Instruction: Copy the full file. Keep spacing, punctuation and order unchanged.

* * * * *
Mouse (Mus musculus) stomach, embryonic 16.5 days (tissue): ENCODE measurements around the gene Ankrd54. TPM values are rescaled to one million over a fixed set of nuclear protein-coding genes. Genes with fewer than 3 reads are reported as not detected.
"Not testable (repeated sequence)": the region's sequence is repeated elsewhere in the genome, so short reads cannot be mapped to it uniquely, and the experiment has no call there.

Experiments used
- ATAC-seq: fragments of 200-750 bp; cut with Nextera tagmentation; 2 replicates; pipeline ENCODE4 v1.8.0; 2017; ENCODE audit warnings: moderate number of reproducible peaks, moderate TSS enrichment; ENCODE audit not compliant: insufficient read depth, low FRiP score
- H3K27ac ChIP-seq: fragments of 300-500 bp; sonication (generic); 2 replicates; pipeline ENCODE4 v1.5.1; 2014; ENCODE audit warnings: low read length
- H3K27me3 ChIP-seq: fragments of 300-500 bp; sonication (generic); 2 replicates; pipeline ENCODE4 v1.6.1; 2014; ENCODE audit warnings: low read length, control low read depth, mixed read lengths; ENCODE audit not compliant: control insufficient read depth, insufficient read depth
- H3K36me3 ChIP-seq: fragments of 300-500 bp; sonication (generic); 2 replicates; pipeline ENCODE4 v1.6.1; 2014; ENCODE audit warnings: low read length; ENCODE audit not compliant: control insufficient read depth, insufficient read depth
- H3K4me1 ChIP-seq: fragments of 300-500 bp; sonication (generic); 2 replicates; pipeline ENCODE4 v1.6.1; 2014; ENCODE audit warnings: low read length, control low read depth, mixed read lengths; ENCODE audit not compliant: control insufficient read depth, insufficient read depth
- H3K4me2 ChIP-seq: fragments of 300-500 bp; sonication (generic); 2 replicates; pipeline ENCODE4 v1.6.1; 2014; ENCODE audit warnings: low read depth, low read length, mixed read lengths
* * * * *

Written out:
Mouse (Mus musculus) stomach, embryonic 16.5 days (tissue): ENCODE measurements around the gene Ankrd54. TPM values are rescaled to one million over a fixed set of nuclear protein-coding genes. Genes with fewer than 3 reads are reported as not detected.
"Not testable (repeated sequence)": the region's sequence is repeated elsewhere in the genome, so short reads cannot be mapped to it uniquely, and the experiment has no call there.

Experiments used
- ATAC-seq: fragments of 200-750 bp; cut with Nextera tagmentation; 2 replicates; pipeline ENCODE4 v1.8.0; 2017; ENCODE audit warnings: moderate number of reproducible peaks, moderate TSS enrichment; ENCODE audit not compliant: insufficient read depth, low FRiP score
- H3K27ac ChIP-seq: fragments of 300-500 bp; sonication (generic); 2 replicates; pipeline ENCODE4 v1.5.1; 2014; ENCODE audit warnings: low read length
- H3K27me3 ChIP-seq: fragments of 300-500 bp; sonication (generic); 2 replicates; pipeline ENCODE4 v1.6.1; 2014; ENCODE audit warnings: low read length, control low read depth, mixed read lengths; ENCODE audit not compliant: control insufficient read depth, insufficient read depth
- H3K36me3 ChIP-seq: fragments of 300-500 bp; sonication (generic); 2 replicates; pipeline ENCODE4 v1.6.1; 2014; ENCODE audit warnings: low read length; ENCODE audit not compliant: control insufficient read depth, insufficient read depth
- H3K4me1 ChIP-seq: fragments of 300-500 bp; sonication (generic); 2 replicates; pipeline ENCODE4 v1.6.1; 2014; ENCODE audit warnings: low read length, control low read depth, mixed read lengths; ENCODE audit not compliant: control insufficient read depth, insufficient read depth
- H3K4me2 ChIP-seq: fragments of 300-500 bp; sonication (generic); 2 replicates; pipeline ENCODE4 v1.6.1; 2014; ENCODE audit warnings: low read depth, low read length, mixed read lengths